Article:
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Rambus goes fabless with DDR4 server memory chipset

Posted: 19 Aug 2015 ?? ?Print Version ?Bookmark and Share

Keywords:RDIMM? datacentre? server memory?

Rambus said its new RB26 DDR4 chipset offers "industry-leading performance and margin." It complies with the latest JEDEC spec at 2,666Mbit/s. It also comes with built-in support for 293Mbit/s "so that we can respond to speed margins customers are asking for," said Tsern.

Rambus also takes pride in the new chipset's frequency-based power optimisation. "Power is a big issue in servers and datacentres," said Tsern.

The DDR4 server memory chipset also comes with integrated tools for bring-up and debug.

The chipset is currently sampling, scheduled for full production in late 2015.

Why only now?

But why is it necessary for Rambus to get into the fabless chip business now?

"We've been in a stealth mode for the last several years," Tsern acknowledged. But now that the company "has established its licensing business," he said, "we see it's the right time for us to grow the company by getting into the high-value chip market."

Tsern sees the server memory as an attractive growing opportunity, considering the rapid growth of enterprise servers and datacentres in recent years. "Everyone wants memory modules to get closer to processors," he said. The reality, though, is that module buffers have become the bottleneck today, he added. A better server memory interface chipset is necessary to achieve the memory speed and capacity needed for all server CPUs using DDR4.

The server DIMM chipset consists of a register clock device and data buffer. Per one LRDIMM, for example, one register clock device is used in conjunction with eight data buffers, for example.

Server DIMM Chipset1

Moorhead agreed. The annual market size for servers is around 10 million units. But what's important is "it's not just one DIMM per server or one chip per DIMM. It could be 8-48 DIMMS per server, and up to five chips, including buffers per DIMM."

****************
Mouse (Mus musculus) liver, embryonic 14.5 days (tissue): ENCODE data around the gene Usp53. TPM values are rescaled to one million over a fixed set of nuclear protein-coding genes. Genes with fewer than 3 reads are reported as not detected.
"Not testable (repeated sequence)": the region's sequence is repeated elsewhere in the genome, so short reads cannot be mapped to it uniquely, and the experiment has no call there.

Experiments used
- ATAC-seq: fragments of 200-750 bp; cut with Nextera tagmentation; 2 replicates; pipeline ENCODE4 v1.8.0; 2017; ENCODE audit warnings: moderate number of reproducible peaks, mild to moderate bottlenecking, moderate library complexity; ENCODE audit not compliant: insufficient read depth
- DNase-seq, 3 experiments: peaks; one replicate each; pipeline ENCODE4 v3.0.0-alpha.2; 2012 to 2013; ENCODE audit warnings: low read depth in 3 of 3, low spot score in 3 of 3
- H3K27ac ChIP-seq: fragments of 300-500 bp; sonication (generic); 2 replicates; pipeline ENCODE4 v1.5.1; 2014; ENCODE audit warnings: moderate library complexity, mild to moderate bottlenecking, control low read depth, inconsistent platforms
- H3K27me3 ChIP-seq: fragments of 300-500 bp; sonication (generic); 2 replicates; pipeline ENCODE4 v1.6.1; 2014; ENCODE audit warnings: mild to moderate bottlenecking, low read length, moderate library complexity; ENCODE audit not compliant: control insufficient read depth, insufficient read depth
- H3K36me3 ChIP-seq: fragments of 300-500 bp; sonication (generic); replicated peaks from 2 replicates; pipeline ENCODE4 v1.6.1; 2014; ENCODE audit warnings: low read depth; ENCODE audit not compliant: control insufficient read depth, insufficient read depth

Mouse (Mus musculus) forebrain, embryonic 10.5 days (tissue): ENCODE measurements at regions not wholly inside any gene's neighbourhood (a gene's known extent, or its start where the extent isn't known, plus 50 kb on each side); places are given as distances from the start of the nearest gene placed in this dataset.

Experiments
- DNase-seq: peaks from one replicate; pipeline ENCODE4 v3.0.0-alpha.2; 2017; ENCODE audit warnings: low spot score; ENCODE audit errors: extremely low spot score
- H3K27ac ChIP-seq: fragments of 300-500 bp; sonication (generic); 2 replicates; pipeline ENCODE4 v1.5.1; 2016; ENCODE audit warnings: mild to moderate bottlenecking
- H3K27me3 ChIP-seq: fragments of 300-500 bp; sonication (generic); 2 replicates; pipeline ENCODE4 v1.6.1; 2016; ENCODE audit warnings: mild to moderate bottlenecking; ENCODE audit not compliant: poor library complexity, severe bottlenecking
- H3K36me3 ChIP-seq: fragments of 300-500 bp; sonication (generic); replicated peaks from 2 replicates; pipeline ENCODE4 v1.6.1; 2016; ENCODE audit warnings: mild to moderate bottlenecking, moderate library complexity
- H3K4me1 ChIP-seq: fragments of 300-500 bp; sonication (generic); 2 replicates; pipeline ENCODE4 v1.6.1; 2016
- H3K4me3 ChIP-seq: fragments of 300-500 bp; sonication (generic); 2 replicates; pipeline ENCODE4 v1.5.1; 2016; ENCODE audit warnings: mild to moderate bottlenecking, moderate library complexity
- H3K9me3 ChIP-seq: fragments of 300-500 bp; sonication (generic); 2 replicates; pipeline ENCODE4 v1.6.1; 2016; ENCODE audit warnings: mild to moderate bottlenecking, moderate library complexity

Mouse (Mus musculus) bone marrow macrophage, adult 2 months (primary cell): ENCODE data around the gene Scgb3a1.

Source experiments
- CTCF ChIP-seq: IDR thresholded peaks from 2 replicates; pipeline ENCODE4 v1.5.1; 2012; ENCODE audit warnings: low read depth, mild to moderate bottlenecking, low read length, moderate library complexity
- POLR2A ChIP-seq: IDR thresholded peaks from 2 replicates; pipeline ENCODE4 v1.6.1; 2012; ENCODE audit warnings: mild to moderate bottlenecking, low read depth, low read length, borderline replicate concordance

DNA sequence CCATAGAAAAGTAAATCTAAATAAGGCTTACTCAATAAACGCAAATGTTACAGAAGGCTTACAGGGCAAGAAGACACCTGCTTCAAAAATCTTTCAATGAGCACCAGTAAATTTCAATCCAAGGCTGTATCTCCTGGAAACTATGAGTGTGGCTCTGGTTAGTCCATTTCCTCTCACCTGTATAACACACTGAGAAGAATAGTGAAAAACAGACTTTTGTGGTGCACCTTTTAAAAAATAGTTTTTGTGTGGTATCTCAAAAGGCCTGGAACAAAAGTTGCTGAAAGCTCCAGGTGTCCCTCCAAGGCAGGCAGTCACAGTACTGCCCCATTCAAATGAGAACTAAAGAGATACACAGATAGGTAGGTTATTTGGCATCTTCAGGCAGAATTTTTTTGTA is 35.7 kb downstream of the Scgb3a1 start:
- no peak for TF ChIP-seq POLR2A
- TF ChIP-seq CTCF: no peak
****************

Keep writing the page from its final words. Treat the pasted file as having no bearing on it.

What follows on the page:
Further, Moorhead explained, "What matters is that the most expensive item in big data applications is memory, so the price point is a lot higher than you would imagine."

For a company like Rambus, which grew up perfecting its IP business, entering the actual chip business is a big leap. What challenges lie ahead?

Server DIMM Chipset2

Moorhead said, "I think the challenge is the level of product testing, which is typically not done with IP." He added, "I believe though, part of the reason they decided to do chips was that they found themselves having to help debug the hardware anyways."

Rambus is also getting into the server memory interface chip business, knowing full well that the company's strength will be in keeping up with the technology roadmap of new memory technology to be used in future server systems.

Rambus said the company has a plan to meet the increasing speeds beyond DDR4, offering buffer support for different memory types while enhancing system performance and reliability.

- Junko Yoshida
??EE Times U.S.


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